Tuesday, June 24, 2014

County Tax Dollars to Protect Private Land

A few weeks back, the Whatcom County Council approved developing a plan to use County Flood Tax dollars to shore up a river bank revetment to protect private property whatcom-council-oks-plan-to-save-strawberry-field. The project funding is controversial for a few reasons and perhaps I'll add to it. Full disclosure: I am a member of the County Flood Advisory Committee and voted against this project.

But first a bit of an overview of the erosion location:


This aerial view is from 2005. River flow direction is indicated with blue arrow. This section of river bank had previously been lined with rocks, but as can be seen, a small section had begun to unravel and needed to be repaired.

By 2007 the small initial failure had expanded, had not been repaired and the damaged section had begun to expand. And note that the river channel was migrating such that the main flow where the river encountered the rock revetment on the river bank was beginning to shift toward the point of damage.  

By 2011, the last Google earth image, the river flow was now aimed directly at the bank where the previous small section had been damaged.

At this point the property owner had begun to do repairs using a combination of logs and rock as can be seen in the above image;  however, the delay of doing the repairs had greatly expanded the area that needed repair and the rocks and amount of material used in the repair was undersized for the project.

Since 2011, the river has demolished the inadequately constructed structure and erosion reached into the farm field.

The point of erosion has been progressively moving downstream. The above picture was taken in Spring 2014 and shows the main point of erosion has shifted. An earlier area of erosion is now not confronted by the main flow of the river. 

The idea that the County Flood District would fund the repair work was first raised in 2009. The project was reviewed at that time by the County Flood Advisory Committee Project Review Subcommittee. The project was scored by the committee and ranked very low relative to other potential projects. Hence, this low ranking project would very likely not be funded.

Projects that are designed to protect private property generally rank low. But if it appears that the erosion will lead to a threat to public property or put life and safety at risk, the scoring will be higher and the project may rank higher. Loss of farm land does get some consideration if the erosion will lead to loss of large tracts of farm land and more points are added to the score. There have been locations along the river where, if erosion continued, hundreds of acres of active farm land would be at risk - that is not the case at this site. Nor was it the case that the erosion posed a risk to public property or posed a life and safety risk.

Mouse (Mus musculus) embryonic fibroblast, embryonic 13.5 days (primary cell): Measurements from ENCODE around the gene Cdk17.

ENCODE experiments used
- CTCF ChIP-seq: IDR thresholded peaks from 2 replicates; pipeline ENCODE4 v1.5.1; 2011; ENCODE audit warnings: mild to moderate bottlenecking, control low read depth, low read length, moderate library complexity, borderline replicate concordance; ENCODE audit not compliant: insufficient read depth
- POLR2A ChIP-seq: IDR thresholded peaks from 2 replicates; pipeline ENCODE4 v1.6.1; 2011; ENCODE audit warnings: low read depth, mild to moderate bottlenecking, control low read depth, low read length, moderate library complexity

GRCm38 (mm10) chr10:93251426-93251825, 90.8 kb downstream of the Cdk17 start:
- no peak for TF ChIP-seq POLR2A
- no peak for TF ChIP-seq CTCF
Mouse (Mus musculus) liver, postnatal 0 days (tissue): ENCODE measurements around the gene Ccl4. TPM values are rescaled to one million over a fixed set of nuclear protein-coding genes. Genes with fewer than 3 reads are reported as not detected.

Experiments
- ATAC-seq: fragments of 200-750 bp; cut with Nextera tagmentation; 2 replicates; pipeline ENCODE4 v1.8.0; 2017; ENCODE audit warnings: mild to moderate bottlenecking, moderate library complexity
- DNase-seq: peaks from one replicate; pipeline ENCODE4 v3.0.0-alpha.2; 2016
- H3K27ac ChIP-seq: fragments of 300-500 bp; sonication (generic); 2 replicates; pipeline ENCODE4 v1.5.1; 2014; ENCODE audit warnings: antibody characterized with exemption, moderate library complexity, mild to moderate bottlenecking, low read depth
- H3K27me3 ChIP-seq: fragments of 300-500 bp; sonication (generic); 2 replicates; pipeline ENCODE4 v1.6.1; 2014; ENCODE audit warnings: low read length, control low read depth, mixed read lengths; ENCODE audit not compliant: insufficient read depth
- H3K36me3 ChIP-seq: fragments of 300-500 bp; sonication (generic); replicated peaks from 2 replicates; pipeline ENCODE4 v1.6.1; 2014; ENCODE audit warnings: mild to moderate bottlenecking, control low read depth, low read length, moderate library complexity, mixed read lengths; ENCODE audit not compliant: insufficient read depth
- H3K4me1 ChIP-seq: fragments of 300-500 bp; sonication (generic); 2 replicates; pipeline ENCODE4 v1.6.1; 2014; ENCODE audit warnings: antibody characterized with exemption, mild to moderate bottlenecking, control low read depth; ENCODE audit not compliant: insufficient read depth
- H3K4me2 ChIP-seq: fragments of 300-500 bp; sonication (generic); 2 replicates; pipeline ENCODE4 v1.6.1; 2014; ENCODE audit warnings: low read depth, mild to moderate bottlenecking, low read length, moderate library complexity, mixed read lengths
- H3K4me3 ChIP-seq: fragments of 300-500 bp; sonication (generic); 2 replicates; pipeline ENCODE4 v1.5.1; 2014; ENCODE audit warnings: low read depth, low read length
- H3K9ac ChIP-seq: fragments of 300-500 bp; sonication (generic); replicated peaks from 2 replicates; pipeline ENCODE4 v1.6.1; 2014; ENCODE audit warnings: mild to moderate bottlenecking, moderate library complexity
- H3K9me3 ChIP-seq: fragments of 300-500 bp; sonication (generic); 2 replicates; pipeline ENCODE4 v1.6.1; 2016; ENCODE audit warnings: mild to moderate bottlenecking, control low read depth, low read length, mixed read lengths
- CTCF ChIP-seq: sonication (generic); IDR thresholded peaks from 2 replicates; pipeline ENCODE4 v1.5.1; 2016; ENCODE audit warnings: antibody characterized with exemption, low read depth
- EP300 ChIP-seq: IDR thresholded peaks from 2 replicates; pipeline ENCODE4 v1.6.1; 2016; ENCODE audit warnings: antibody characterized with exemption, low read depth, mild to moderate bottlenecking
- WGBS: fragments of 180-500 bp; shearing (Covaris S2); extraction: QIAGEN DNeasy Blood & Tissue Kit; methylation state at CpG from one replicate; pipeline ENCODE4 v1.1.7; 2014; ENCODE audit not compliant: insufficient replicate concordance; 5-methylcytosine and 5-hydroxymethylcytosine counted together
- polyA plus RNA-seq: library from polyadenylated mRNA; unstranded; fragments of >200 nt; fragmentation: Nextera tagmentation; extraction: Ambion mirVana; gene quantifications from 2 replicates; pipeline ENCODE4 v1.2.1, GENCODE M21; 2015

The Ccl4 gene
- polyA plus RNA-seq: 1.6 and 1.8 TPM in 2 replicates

In this case, none of the big threats that would move the score up were present. The project would protect only one private parcel. Public property was not at risk and the erosion and loss of farm land was relatively small scale and very localized to the individual property.

Hence, the private property owner was turned down for public funding in 2009. Unfortunately for the owner, the repair project was started too late and was not adequately sized to hold back the erosion.

The property owner then reapplied for the county to use tax dollars to fund a project to stop the erosion, but this time they have rallied supporters. They arranged field trips for County Council members and got various farmers to speak in favor of the project. Its a hard position to be in as a committee member. Groups of folks want you to fix a problem and you have tax dollars that you can use and it is very hard to say no to a property owner that is loosing land to erosion. Even with a low project score, the advisory Committee opted to vote for approval of going forward with a project to stop the erosion.

I did vote against the project. It really is too bad that as soon as the small damage location took place in 2005 the property owner did not fix the problem when it would have been a small project. The reason the County had come up with a scoring system was to attempt to get away from funding these very types of projects that only benefit a single property owner. My own geologic interpretation as well as that of Herrera is that the focus of erosion will continue to move downstream and that at some point in the next few years the river will move off the bank entirely - at least for awhile.

With the approval to work on this project the County Flood staff have developed a scheme to place large wood structures to be constructed on the bank above the river. If the river erodes to the structures, the structures would act as erosion control points. As the work would be outside the water during installation, permitting will be easier and possibly take place more readily with less mitigation. Of coarse the land owner will give up more land under this scheme and will have to agree to allow the County use of a few acres of land. The cost to do the repair will still cost $750,000. Other alternatives cost upwards to $2 million and require substantial permitting hurdles.

1 comment:

Bernie Housen said...

so, strawberry fields forever, then?